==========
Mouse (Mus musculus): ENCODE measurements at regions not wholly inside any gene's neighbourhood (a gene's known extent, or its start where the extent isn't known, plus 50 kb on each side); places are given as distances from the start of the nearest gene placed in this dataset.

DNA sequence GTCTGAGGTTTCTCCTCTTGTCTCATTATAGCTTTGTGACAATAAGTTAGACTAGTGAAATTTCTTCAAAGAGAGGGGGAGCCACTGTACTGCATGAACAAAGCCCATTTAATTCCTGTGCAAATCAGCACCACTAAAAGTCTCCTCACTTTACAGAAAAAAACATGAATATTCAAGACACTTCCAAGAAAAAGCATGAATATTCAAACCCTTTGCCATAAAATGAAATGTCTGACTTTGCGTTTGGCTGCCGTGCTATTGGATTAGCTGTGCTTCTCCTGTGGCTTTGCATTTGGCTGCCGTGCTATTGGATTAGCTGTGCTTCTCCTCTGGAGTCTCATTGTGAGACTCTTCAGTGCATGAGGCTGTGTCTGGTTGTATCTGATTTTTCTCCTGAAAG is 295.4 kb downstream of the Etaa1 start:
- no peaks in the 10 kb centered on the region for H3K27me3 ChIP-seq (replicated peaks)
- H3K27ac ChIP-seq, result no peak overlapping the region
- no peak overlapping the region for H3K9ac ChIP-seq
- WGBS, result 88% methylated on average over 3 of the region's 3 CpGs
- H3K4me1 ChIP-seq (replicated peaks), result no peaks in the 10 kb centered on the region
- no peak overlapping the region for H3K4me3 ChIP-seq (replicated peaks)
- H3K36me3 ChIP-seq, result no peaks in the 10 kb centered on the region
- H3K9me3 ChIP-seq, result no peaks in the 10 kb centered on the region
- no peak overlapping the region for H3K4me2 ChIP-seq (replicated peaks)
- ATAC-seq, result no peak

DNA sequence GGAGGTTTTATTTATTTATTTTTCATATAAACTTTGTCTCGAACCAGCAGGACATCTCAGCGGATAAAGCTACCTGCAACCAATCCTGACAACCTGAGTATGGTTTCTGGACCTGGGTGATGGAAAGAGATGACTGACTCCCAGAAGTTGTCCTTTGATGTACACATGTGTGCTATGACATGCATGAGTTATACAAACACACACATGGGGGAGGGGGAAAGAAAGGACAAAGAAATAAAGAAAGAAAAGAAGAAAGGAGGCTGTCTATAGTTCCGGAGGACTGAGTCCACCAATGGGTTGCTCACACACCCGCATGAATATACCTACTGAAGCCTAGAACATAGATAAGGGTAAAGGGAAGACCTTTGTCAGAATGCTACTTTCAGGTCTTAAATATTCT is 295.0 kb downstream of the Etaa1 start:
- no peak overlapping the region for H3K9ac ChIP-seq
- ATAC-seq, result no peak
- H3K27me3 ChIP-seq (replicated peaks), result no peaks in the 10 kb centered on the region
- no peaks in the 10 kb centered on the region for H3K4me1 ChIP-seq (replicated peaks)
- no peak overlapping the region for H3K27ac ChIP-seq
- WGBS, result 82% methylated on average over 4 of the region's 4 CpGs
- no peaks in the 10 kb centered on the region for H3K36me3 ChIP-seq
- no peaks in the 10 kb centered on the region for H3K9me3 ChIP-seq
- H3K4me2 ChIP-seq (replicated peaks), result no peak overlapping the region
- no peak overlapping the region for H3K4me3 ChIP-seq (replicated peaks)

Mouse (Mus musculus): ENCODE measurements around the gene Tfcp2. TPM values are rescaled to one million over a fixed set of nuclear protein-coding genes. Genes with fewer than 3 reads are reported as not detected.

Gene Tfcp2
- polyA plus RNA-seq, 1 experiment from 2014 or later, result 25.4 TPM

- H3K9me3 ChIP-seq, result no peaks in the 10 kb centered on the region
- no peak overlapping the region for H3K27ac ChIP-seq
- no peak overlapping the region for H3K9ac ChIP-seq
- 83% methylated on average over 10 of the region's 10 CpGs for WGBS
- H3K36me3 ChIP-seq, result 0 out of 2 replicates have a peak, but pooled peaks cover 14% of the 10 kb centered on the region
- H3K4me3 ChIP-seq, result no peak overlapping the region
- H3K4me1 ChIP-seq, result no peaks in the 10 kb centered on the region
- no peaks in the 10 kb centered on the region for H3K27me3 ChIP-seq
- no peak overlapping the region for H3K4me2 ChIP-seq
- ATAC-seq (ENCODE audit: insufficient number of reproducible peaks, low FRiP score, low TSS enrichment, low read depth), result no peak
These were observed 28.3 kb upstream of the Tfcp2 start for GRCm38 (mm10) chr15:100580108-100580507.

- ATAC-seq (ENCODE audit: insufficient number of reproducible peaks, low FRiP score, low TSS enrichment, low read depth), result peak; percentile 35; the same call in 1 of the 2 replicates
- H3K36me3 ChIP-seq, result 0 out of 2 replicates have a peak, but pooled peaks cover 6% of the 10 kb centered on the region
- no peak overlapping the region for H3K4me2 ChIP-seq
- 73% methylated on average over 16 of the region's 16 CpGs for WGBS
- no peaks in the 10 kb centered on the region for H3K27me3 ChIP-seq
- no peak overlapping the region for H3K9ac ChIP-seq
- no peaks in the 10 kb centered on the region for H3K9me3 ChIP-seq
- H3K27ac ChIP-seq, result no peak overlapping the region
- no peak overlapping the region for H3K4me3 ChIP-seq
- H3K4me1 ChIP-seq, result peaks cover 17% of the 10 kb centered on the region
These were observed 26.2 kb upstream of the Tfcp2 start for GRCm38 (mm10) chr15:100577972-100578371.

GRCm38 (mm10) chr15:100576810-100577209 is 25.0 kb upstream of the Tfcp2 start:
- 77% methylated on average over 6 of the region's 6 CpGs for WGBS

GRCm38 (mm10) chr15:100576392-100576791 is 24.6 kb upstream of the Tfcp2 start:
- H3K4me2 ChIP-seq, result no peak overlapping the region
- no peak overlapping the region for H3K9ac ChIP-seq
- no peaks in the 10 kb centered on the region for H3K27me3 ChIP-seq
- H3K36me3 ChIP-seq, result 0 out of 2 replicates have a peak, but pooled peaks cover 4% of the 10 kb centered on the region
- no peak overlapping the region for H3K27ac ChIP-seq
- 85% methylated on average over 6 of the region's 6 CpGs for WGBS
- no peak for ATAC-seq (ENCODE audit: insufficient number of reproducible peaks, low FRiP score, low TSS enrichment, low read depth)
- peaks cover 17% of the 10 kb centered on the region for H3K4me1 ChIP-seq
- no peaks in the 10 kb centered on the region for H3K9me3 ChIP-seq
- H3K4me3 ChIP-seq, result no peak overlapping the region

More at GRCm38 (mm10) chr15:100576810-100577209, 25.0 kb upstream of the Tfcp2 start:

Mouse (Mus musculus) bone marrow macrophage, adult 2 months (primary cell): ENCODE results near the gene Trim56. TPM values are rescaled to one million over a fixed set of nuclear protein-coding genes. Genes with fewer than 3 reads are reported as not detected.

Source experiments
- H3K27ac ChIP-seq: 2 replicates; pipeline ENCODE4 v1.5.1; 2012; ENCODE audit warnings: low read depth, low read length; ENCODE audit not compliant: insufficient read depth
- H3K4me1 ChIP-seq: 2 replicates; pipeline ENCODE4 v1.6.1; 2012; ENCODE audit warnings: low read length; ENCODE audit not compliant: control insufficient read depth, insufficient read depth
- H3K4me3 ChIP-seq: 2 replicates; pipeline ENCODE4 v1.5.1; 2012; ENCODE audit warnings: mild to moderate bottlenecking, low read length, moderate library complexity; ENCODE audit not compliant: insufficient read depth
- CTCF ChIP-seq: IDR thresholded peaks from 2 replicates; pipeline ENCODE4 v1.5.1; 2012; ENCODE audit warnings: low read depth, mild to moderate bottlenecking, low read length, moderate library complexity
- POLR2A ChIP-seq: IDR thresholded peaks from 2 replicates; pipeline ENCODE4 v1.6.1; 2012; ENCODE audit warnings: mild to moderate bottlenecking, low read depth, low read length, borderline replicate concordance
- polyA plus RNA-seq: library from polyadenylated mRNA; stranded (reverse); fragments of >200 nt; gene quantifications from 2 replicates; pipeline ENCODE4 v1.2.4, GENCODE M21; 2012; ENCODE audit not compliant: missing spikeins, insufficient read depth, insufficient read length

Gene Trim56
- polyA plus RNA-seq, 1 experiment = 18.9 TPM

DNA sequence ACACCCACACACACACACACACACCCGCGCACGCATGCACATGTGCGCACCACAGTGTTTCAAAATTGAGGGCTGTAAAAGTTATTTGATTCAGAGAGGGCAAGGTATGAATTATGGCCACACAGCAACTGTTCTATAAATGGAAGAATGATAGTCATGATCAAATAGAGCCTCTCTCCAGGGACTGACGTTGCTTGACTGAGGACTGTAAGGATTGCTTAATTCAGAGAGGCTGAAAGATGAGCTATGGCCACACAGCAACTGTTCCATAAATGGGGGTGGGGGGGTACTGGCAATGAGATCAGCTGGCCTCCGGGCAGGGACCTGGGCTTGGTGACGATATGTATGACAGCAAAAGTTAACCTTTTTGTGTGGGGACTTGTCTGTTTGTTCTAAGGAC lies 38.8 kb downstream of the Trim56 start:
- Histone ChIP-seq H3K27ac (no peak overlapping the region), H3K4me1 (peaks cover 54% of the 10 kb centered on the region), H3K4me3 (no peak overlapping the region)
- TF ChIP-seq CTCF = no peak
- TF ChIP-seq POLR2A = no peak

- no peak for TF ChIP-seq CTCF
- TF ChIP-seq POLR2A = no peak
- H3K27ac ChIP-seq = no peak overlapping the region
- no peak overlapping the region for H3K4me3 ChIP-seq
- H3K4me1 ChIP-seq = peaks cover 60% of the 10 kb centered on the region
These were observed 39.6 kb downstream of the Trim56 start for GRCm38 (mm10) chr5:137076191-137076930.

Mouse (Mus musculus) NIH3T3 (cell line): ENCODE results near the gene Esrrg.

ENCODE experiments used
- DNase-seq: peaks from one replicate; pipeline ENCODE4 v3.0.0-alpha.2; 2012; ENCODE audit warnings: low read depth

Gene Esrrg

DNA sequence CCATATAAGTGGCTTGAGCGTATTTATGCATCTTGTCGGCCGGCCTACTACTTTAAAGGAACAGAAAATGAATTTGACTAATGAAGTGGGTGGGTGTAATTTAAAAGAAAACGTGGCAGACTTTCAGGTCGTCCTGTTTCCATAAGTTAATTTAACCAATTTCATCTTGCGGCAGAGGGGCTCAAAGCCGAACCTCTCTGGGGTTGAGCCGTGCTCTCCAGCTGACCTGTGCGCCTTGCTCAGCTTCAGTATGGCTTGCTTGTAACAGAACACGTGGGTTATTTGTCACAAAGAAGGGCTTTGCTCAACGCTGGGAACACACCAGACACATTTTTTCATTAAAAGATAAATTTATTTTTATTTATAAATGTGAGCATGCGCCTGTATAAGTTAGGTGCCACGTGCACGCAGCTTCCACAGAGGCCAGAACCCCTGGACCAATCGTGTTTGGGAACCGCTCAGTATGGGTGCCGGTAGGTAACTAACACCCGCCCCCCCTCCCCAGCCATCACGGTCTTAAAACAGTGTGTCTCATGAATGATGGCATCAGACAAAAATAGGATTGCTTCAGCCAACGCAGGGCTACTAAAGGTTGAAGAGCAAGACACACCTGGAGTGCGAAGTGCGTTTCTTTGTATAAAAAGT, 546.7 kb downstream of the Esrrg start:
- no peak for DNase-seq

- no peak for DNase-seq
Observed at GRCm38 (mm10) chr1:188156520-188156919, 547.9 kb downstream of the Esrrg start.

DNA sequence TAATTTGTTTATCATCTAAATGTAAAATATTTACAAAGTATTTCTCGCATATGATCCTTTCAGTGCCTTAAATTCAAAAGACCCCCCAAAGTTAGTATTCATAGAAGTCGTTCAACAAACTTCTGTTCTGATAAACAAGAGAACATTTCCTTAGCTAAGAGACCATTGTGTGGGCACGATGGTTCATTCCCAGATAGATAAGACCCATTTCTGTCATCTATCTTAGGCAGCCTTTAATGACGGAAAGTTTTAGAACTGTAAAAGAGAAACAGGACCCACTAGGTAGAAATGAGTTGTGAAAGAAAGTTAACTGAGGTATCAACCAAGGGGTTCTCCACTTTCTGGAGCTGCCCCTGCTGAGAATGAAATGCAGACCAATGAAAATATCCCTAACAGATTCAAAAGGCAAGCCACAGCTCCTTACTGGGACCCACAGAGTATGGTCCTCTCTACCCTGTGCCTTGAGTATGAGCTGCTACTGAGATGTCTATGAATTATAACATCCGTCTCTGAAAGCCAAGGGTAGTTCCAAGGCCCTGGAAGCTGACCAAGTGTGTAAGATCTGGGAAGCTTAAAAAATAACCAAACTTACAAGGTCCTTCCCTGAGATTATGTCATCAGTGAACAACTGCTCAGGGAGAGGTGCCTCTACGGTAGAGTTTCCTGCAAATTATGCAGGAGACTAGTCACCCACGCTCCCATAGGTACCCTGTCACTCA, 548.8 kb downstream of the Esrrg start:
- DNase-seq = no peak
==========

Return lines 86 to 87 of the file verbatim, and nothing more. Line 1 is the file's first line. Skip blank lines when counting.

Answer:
Gene Esrrg

DNA sequence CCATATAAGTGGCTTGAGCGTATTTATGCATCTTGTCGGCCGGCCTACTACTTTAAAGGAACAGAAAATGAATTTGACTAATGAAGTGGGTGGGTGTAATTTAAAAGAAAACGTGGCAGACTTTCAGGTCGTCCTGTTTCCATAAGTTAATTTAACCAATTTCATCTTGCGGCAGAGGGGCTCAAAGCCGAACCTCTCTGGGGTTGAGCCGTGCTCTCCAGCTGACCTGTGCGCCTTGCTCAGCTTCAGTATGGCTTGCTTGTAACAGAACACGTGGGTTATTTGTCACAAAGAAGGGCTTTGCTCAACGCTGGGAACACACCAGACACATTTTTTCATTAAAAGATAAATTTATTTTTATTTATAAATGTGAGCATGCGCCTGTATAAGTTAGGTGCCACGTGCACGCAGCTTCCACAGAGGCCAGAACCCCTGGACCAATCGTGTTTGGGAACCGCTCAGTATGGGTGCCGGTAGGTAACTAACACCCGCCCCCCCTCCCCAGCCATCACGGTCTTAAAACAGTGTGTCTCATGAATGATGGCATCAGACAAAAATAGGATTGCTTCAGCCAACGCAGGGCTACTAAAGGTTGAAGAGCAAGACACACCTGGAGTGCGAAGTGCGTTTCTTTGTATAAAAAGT, 546.7 kb downstream of the Esrrg start: